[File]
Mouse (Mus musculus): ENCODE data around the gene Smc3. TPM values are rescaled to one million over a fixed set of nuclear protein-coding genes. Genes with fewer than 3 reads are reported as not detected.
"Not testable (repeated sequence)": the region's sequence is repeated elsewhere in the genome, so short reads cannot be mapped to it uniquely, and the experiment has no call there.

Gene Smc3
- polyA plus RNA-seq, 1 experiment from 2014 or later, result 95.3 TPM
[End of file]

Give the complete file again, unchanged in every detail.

Mouse (Mus musculus): ENCODE data around the gene Smc3. TPM values are rescaled to one million over a fixed set of nuclear protein-coding genes. Genes with fewer than 3 reads are reported as not detected.
"Not testable (repeated sequence)": the region's sequence is repeated elsewhere in the genome, so short reads cannot be mapped to it uniquely, and the experiment has no call there.

Gene Smc3
- polyA plus RNA-seq, 1 experiment from 2014 or later, result 95.3 TPM